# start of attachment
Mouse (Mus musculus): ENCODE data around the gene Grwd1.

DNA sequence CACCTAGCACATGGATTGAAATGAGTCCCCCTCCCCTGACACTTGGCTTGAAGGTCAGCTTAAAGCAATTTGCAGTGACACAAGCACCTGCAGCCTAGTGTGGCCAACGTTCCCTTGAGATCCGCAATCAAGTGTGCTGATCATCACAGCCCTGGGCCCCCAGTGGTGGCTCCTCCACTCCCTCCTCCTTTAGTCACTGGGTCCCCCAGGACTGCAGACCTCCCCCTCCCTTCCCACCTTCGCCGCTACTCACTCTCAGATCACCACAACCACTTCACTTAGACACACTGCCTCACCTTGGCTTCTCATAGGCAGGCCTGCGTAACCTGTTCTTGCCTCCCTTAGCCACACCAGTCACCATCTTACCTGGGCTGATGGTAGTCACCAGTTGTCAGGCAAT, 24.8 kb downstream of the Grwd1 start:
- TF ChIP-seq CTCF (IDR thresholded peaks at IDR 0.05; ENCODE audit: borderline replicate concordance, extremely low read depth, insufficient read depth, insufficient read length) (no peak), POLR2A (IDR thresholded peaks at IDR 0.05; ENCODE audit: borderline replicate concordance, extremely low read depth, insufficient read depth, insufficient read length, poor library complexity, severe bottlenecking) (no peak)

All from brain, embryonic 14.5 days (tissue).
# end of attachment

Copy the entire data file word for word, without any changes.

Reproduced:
Mouse (Mus musculus): ENCODE data around the gene Grwd1.

DNA sequence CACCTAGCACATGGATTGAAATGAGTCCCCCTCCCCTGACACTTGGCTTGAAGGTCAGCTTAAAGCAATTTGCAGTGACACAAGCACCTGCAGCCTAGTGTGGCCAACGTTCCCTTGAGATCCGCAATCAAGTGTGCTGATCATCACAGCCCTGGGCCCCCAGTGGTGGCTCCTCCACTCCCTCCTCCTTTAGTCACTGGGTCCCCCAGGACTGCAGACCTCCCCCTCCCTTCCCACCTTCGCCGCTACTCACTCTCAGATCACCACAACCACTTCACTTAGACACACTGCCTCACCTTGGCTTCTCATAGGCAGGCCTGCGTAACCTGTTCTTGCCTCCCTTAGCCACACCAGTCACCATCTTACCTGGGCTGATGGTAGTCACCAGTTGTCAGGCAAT, 24.8 kb downstream of the Grwd1 start:
- TF ChIP-seq CTCF (IDR thresholded peaks at IDR 0.05; ENCODE audit: borderline replicate concordance, extremely low read depth, insufficient read depth, insufficient read length) (no peak), POLR2A (IDR thresholded peaks at IDR 0.05; ENCODE audit: borderline replicate concordance, extremely low read depth, insufficient read depth, insufficient read length, poor library complexity, severe bottlenecking) (no peak)

All from brain, embryonic 14.5 days (tissue).